Having a puppy can be like going on a roller coaster ride; you love those puppy eyes, and cute puppy kisses that melt your heart. And then there’s your chewed-up slippers, sofa, anything those puppy teeth can get a hold of, including your poor hands, that makes you ask the question, “When do puppies stop teething?”
The feeling of loving your puppy but wishing the teething would stop is why I wrote this blog post, both as a puppy parent and as a vet tech. Sharing ways to handle the puppy teething and making it easier for both of you is what I hope to help you with.
When Do Puppy Teeth Fall Out
Your puppy can start losing his or her teeth around four months of age. Another thing to remember is that each puppy and breed is different when it comes to answering the question: when do puppy teeth fall out? So that is another thing to keep in mind with your puppy.
The thing you might notice when your puppy starts to lose their teeth is actually seeing them on the floor, carpet, etc. It can seem scary and make you feel worried that something is wrong. However, this is natural and nothing to be alarmed about.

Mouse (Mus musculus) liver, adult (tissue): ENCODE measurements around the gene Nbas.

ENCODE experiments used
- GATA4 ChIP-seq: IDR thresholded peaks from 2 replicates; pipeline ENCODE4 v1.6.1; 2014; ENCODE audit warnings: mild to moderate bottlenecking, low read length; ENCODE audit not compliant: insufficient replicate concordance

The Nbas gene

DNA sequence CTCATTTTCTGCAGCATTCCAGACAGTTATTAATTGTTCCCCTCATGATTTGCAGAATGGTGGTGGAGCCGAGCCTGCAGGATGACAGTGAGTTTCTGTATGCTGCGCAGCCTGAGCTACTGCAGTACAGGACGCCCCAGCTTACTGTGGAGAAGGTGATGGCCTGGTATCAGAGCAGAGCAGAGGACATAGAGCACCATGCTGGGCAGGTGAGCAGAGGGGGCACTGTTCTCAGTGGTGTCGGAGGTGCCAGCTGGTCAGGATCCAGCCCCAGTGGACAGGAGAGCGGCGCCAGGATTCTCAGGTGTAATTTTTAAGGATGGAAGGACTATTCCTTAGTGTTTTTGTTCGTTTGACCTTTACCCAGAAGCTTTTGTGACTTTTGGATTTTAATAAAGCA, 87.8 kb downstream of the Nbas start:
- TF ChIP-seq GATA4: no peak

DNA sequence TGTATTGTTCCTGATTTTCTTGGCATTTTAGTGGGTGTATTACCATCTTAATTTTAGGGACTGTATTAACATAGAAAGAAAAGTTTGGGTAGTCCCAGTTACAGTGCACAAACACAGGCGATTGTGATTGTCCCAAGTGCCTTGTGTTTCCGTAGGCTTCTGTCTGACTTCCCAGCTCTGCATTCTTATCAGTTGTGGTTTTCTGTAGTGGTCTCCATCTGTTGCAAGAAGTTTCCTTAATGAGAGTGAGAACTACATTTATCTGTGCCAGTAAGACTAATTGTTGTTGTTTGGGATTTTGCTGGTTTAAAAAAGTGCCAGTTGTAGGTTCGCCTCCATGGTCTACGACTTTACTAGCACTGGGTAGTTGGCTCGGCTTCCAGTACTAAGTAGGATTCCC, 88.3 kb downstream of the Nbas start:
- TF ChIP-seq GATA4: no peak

The best thing you can do when your puppy starts losing their teeth is to check your puppy’s mouth and gums and see how things are looking. Making this part of your routine with your puppy will help you to monitor the teeth and see how things are going and notice if something seems different than it should be.
Related Blog Post: New Puppy Checklist
Puppy Teething Symptoms
Sometimes it can be hard to tell if your puppy is teething or simply exploring the world by putting things in his/her mouth. Here are some common puppy teething problems:
- Chewing – This is something you will probably see a lot of from your puppy but figuring out if it is actually due to puppy teething is something to ascertain.
- Drooling – This is another puppy teething symptom that you may notice with your puppy. It could also be a sign that the skin around their mouth is wet, or dry from the drooling but still important to look for with your puppy.
- Pawing at his/her mouth
- Blood Spots – You may notice blood spots on the floor, carpet, toys, or even on the paws of your puppy or around his/her mouth. This may be stressful seeing but knowing that this is one of the common puppy teething symptoms will hopefully lessen your anxiety.
- Inflamed Gums – When you look inside your puppy’s mouth, you may see the gums are red and look irritated. That’s because there is a lot of activity going on inside your puppy’s mouth while teething.